Horagai is a space for film creation aimed at young people in situations of social vulnerability. By learning audiovisual creation and technique, they explore their realities to stop being the objects of a narrative and become creators from their own vision of the world, breaking down stereotypes.

“I enjoyed Horagai because it’s not just acting; it’s thinking, writing, creating and knowing that there is a process behind it. We go to the cinema to see films and never see the process behind them. A process that is long and difficult even if it doesn’t seem like it. I’ve learned a lot. I can say that I have learned a ton. Not just a lot; a ton. I’ve really enjoyed it.”

Wassim Fellah

“I joined Horagai because I knew about it through a girl who was in it the first year. I was interested and I waited until I was old enough to take part. On an artistic level, I’ve learned to use the camera, the boom, sound, contrasting colours... Personally, it has given me so much!I’ve met a lot of people and learnt a lot of things by seeing many different ways of being. I really enjoyed it.”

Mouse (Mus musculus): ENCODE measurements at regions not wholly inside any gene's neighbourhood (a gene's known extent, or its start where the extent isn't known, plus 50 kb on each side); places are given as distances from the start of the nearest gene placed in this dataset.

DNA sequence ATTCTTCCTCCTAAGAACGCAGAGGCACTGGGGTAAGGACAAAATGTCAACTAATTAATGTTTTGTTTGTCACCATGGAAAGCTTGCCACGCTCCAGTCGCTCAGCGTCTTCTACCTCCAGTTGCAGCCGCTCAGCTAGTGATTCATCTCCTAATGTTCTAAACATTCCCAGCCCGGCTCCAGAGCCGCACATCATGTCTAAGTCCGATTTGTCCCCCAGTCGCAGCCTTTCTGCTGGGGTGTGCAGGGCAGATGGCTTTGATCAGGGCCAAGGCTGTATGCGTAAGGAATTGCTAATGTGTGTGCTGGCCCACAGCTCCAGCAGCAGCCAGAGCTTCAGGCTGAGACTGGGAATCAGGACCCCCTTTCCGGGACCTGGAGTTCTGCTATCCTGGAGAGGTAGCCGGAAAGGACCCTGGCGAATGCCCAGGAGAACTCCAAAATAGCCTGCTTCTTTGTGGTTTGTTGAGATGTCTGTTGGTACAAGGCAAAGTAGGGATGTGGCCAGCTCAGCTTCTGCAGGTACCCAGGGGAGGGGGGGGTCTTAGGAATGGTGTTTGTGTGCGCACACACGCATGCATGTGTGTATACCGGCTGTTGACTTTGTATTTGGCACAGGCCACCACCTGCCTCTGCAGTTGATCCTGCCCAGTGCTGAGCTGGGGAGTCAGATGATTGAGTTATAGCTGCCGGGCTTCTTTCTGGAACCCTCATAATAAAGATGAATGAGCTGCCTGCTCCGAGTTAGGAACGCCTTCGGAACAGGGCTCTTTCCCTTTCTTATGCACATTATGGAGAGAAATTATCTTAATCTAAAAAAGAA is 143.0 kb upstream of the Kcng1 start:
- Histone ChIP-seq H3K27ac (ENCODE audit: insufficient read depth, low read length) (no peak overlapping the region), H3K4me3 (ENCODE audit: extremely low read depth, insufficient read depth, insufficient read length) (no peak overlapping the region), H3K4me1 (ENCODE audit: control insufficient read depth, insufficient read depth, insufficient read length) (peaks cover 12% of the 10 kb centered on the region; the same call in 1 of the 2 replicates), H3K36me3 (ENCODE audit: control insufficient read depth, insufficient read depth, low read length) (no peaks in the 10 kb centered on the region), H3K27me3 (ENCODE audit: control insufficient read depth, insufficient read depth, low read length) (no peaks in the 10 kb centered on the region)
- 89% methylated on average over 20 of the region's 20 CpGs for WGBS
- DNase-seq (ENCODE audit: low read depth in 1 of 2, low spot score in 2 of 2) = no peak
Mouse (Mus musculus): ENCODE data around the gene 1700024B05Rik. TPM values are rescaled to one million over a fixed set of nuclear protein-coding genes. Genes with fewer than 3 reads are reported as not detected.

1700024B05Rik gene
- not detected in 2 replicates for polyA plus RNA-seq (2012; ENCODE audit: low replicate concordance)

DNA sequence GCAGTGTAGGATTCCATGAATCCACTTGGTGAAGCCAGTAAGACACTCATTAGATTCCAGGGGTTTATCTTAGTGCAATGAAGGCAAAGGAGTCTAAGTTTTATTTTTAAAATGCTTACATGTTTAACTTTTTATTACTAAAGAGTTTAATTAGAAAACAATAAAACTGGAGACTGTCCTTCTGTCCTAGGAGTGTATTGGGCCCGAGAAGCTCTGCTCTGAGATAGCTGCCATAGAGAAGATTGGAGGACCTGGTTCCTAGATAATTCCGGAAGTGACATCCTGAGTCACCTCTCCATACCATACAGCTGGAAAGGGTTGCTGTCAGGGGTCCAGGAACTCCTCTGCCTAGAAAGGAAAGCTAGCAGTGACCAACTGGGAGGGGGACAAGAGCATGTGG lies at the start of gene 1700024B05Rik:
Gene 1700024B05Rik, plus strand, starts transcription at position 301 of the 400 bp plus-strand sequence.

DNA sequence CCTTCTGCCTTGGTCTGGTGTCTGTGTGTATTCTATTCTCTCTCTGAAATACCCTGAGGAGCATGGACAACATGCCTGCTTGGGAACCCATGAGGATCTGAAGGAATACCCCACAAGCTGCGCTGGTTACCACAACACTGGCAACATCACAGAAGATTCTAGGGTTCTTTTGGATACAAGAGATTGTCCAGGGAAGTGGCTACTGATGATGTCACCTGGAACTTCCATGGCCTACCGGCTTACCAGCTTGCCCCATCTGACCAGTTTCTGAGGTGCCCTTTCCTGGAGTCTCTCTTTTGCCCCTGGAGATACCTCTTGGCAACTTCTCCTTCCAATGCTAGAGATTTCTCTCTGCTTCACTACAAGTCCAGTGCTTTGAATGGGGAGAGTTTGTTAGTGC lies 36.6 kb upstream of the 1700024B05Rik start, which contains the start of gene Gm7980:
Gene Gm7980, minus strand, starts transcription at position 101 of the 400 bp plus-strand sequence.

Yasmine El Kaddouri Nieto

Said Bouich took part in the first running. of Horagai. In the third running he volunteered as a translator, teacher and assistant to the participants’ creative processes:

“It’s been very different because I already knew how it goes and I think it’s much better when you go on to teach, even though you’re still learning, because it’s very nice to give back what you’ve learned. That’s where the magic is.”

Said Bouich

Noha participated in the first running of Horagai and then continued her training at another school. She did her internship at Horagai during the third running:

“We had a lot of fun and we were able to teach a bit more than what we learned in the first year. In particular, I’ve learnt more and I am very happy because Horagai is amazing. I wish I could be a little girl again to go back and do it over. I’m very happy.

Noha Begum

“What I liked the most was shooting with the camera and sound. I would do the workshop again.”

Juan Diego Medina





13 minutes



Osman is a seventeen-year-old boy. A Guinean national, he arrives in Barcelona after a long journey. He feels alone and hopeless. In his first days in Barcelona, Osman meets people who help him settle in and begin to understand how his life has changed.

A story written by Mammadi Bah, Lamine Badjie, Issa Diallo and Moussa Sylla, and directed by Lamine Badjie and Mammadi Bah.

racism, youth, migration, guardianship, friendship

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